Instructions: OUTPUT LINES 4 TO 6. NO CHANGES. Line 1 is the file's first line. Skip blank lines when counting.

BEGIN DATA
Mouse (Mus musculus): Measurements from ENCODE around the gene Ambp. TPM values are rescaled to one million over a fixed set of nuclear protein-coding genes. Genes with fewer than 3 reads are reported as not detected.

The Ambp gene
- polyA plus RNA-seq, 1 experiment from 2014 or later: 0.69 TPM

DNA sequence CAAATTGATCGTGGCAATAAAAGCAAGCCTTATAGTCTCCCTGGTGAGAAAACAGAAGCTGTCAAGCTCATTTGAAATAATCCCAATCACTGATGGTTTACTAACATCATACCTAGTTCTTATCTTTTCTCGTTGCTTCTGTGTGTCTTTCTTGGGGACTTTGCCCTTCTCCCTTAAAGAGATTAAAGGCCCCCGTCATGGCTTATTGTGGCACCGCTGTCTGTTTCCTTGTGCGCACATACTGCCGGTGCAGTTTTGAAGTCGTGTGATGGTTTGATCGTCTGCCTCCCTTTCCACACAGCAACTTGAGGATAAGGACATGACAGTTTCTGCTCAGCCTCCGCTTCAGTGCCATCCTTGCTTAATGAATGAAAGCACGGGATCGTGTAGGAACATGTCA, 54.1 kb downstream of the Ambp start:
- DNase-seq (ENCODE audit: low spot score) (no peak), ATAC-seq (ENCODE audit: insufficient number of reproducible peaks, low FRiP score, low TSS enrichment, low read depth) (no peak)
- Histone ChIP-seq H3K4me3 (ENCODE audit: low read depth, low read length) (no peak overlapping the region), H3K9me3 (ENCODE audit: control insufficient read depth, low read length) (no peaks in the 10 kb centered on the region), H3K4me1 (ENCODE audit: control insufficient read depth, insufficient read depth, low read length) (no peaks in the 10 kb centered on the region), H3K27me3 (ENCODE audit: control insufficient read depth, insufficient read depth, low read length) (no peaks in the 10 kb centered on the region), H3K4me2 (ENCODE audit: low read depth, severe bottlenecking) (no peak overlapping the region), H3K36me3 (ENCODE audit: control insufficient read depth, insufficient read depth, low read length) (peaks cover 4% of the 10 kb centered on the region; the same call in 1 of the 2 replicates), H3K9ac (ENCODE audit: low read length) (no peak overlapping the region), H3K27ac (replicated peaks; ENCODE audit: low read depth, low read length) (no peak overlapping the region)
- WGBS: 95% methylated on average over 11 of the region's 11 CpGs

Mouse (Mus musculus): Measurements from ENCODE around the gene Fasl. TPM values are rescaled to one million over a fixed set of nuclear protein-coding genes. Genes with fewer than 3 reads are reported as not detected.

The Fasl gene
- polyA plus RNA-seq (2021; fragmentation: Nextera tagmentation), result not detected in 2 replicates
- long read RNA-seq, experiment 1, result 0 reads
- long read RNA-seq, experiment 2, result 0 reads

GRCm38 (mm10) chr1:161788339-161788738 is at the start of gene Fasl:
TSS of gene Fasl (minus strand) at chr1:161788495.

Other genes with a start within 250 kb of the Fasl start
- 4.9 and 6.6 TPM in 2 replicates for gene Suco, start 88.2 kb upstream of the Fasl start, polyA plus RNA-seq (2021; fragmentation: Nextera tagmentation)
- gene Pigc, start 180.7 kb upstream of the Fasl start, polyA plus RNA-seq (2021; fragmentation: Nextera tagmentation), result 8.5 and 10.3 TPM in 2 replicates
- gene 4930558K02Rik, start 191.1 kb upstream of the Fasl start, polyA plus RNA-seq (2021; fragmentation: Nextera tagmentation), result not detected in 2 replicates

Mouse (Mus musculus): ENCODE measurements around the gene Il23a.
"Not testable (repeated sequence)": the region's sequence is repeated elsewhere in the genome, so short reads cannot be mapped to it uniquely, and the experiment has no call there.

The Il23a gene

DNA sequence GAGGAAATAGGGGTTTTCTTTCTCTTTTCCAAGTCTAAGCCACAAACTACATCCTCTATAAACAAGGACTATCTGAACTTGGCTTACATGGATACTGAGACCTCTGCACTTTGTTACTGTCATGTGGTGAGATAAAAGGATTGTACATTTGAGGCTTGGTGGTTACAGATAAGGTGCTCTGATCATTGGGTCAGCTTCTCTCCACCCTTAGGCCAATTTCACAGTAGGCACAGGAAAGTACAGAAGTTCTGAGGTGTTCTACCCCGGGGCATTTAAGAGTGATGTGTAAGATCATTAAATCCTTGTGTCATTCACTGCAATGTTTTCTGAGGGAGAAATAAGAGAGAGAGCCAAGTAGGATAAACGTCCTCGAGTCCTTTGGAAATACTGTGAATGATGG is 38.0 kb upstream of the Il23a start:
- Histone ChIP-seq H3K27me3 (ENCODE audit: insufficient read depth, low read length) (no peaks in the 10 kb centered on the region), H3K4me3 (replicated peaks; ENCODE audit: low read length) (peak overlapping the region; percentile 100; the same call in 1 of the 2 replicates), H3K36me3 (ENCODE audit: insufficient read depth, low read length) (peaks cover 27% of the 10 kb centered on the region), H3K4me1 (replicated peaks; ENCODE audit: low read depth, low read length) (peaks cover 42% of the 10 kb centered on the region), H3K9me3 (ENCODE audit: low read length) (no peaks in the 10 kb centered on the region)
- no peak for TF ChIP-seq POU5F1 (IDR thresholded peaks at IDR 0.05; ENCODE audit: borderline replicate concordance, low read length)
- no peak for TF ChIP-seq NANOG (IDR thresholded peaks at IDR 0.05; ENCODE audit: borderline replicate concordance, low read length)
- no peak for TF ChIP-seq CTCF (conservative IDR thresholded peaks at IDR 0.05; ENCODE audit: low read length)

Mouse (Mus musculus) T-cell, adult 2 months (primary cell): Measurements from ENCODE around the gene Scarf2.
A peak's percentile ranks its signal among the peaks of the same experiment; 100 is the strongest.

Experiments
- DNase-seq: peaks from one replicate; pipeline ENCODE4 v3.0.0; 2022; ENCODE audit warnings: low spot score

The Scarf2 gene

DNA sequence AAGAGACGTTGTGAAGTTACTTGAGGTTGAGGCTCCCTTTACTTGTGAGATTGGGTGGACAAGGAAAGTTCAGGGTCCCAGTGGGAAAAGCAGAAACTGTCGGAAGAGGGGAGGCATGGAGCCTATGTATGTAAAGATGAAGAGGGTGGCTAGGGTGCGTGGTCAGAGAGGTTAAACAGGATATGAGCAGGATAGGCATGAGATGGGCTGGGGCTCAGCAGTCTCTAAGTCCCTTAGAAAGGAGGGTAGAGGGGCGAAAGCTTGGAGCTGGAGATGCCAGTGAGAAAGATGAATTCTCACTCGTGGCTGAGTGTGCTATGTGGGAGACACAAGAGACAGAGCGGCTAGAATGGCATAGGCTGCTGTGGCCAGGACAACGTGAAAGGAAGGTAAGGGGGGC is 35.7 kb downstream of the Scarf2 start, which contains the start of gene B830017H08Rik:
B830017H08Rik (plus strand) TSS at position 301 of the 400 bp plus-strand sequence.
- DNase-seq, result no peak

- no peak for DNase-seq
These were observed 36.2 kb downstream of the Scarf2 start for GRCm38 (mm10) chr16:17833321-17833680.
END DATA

DNA sequence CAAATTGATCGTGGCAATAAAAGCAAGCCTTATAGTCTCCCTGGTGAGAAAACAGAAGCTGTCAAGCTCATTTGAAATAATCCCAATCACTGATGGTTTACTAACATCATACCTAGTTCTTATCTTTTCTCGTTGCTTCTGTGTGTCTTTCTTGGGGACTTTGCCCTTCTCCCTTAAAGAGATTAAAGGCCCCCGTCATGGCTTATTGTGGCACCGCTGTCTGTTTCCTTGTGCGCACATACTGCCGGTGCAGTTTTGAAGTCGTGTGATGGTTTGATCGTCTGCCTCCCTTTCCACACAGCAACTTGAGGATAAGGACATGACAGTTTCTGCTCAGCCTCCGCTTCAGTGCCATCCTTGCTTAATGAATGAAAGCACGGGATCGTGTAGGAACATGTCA, 54.1 kb downstream of the Ambp start:
- DNase-seq (ENCODE audit: low spot score) (no peak), ATAC-seq (ENCODE audit: insufficient number of reproducible peaks, low FRiP score, low TSS enrichment, low read depth) (no peak)
- Histone ChIP-seq H3K4me3 (ENCODE audit: low read depth, low read length) (no peak overlapping the region), H3K9me3 (ENCODE audit: control insufficient read depth, low read length) (no peaks in the 10 kb centered on the region), H3K4me1 (ENCODE audit: control insufficient read depth, insufficient read depth, low read length) (no peaks in the 10 kb centered on the region), H3K27me3 (ENCODE audit: control insufficient read depth, insufficient read depth, low read length) (no peaks in the 10 kb centered on the region), H3K4me2 (ENCODE audit: low read depth, severe bottlenecking) (no peak overlapping the region), H3K36me3 (ENCODE audit: control insufficient read depth, insufficient read depth, low read length) (peaks cover 4% of the 10 kb centered on the region; the same call in 1 of the 2 replicates), H3K9ac (ENCODE audit: low read length) (no peak overlapping the region), H3K27ac (replicated peaks; ENCODE audit: low read depth, low read length) (no peak overlapping the region)